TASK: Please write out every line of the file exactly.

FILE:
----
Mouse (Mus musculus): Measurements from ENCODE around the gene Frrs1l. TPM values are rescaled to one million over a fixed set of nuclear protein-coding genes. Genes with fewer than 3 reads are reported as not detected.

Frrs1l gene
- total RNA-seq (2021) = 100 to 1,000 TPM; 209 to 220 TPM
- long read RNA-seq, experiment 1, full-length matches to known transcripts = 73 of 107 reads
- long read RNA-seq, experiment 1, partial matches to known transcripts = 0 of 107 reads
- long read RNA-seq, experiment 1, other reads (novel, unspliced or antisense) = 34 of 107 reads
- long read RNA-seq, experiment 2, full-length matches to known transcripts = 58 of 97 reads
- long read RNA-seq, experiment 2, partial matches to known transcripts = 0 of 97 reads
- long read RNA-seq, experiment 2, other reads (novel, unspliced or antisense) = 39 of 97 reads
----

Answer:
Mouse (Mus musculus): Measurements from ENCODE around the gene Frrs1l. TPM values are rescaled to one million over a fixed set of nuclear protein-coding genes. Genes with fewer than 3 reads are reported as not detected.

Frrs1l gene
- total RNA-seq (2021) = 100 to 1,000 TPM; 209 to 220 TPM
- long read RNA-seq, experiment 1, full-length matches to known transcripts = 73 of 107 reads
- long read RNA-seq, experiment 1, partial matches to known transcripts = 0 of 107 reads
- long read RNA-seq, experiment 1, other reads (novel, unspliced or antisense) = 34 of 107 reads
- long read RNA-seq, experiment 2, full-length matches to known transcripts = 58 of 97 reads
- long read RNA-seq, experiment 2, partial matches to known transcripts = 0 of 97 reads
- long read RNA-seq, experiment 2, other reads (novel, unspliced or antisense) = 39 of 97 reads